Accordingly, we believe large enterprise customers with tight backup windows will gravitate toward byte-level delta products in the near term, although hash-based products should steadily narrow the performance gap as processor power and memory capacity continue to improve.

Furthermore, hash-based de-duplication products reduce data on a 'global' scale, while byte-level delta products minimise redundancies found among multiple revisions of the same backup set. So far, neither approach can rightfully claim superiority in all use cases, although global de-duplication seems to excel in desktop/laptop and remote-user backup scenarios.

Many vendors make lofty claims about their data de-duplication ratios as points of differentiation, with some as high as 500x or more. This ratio is governed as much – perhaps more – by data type and change rate as it is by the specific form of de-duplication used. Database and email applications tend to produce high de-duplication ratios, while compressed media and unique scientific data gets minimal data-reduction benefits. Likewise, daily full backup schedules exhibit higher de-duplication rates compared with incremental backups. Most de-duplication users surveyed for the 451 report noted data-reduction rates between 15x and 20x, although some saw reduction of greater than 50x, while others experienced less than 5x reduction.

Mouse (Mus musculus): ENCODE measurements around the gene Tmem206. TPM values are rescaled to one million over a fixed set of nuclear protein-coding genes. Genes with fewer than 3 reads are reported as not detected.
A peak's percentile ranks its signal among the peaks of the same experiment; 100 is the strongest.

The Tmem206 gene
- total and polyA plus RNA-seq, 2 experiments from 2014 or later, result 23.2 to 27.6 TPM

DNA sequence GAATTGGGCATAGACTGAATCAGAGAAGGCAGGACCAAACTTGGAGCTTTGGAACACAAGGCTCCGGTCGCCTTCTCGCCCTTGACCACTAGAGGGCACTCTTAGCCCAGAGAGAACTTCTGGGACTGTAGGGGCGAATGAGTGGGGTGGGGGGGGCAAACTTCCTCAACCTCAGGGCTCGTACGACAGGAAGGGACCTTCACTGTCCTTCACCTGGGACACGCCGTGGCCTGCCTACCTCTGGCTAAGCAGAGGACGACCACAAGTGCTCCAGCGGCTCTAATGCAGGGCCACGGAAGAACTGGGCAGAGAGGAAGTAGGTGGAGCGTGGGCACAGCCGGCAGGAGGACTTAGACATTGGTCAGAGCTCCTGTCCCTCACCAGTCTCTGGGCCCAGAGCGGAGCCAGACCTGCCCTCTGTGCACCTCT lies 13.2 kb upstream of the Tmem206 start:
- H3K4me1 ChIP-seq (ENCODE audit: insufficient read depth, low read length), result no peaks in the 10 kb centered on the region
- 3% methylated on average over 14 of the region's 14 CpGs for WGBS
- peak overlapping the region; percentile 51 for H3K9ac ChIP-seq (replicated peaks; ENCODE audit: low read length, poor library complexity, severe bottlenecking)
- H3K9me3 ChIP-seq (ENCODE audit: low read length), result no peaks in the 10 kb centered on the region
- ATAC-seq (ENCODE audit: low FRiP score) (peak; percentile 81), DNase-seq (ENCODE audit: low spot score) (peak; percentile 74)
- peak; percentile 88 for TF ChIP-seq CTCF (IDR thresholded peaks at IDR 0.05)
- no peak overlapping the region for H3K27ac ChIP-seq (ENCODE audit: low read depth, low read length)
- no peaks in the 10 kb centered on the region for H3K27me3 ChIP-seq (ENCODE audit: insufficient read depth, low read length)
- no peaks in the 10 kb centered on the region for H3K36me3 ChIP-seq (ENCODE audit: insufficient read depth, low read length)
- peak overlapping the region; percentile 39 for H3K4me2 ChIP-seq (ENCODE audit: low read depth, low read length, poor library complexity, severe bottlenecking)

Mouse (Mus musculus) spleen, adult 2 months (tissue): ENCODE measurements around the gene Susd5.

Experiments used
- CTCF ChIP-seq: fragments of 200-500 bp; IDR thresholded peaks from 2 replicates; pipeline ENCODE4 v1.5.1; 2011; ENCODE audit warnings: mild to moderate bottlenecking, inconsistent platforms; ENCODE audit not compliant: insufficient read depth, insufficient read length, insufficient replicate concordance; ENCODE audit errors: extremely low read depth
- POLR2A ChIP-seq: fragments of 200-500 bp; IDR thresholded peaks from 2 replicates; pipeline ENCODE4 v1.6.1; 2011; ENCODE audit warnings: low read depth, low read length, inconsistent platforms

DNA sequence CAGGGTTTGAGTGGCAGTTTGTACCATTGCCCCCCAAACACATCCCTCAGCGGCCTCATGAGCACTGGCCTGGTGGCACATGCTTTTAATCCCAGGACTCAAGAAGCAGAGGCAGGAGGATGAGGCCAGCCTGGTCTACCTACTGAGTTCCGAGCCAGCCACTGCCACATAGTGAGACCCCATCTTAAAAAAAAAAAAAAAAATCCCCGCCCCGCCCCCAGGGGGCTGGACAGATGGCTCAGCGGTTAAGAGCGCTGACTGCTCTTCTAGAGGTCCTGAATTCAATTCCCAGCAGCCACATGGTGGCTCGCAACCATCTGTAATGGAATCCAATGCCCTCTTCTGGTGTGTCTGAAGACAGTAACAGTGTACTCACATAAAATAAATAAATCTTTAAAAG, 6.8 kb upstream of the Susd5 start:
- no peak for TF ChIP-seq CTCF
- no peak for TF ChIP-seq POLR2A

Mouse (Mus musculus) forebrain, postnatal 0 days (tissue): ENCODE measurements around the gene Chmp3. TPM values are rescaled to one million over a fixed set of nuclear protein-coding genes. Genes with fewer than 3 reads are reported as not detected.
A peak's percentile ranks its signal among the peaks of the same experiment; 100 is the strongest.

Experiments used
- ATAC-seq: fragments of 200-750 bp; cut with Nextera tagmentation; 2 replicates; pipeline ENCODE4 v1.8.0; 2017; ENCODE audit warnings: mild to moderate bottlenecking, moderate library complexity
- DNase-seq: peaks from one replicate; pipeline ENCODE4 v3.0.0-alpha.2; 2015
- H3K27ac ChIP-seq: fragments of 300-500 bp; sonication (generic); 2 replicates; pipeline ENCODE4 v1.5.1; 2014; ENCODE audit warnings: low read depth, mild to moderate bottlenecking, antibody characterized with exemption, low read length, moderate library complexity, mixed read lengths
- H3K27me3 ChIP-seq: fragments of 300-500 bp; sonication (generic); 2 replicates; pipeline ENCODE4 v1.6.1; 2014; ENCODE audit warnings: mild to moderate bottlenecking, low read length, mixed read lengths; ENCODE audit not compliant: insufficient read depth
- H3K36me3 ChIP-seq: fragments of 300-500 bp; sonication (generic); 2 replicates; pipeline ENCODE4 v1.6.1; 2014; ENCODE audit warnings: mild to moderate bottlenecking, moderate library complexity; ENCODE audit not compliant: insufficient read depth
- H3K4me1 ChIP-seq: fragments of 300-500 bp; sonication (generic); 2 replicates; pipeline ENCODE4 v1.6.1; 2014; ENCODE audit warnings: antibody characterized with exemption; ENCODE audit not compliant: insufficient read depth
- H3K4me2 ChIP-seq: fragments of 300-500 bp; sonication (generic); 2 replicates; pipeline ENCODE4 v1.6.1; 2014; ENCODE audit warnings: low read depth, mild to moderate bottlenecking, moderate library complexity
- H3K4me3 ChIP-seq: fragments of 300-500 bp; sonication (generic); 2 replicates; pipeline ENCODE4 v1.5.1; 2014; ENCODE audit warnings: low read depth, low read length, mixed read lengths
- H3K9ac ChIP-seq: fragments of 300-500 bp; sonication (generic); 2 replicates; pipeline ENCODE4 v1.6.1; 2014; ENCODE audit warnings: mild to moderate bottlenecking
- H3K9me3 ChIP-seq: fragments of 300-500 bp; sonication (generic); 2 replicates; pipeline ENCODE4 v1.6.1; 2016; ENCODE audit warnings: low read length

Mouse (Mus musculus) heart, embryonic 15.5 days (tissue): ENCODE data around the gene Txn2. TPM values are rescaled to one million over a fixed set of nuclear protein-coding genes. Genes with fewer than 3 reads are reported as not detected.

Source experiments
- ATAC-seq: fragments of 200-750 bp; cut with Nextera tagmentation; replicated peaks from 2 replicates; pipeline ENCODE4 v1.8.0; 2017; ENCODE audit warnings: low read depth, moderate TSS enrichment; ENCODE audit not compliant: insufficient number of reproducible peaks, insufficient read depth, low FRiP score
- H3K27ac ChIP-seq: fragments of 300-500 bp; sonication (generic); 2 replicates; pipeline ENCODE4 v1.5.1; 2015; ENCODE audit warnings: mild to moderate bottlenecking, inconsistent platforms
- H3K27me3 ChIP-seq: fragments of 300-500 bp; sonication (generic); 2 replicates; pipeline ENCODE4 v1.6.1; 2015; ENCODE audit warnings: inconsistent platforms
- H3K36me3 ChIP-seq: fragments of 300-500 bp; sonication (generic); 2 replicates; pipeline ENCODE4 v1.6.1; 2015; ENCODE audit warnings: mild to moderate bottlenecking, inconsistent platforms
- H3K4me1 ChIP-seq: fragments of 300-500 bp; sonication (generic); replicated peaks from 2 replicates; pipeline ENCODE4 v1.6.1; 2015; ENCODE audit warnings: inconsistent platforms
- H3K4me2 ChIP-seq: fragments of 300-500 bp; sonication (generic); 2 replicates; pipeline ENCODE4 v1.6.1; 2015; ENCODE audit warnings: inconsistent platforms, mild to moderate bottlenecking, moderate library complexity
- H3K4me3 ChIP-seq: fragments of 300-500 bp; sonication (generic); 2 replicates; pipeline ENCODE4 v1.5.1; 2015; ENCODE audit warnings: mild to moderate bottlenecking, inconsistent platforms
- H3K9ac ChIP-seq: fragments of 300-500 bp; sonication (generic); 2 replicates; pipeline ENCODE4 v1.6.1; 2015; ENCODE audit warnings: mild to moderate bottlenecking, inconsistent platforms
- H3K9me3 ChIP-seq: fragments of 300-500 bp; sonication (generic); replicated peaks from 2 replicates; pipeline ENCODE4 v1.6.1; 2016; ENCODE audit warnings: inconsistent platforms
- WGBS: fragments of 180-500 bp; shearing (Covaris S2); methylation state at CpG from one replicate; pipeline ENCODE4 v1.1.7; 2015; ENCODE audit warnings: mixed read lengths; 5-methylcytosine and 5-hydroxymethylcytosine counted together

The impression we are left with is that investors now judge that data de-duplication is ready for the mainstream and value Data Domain accordingly. Let's see if business IT purchasers think the same.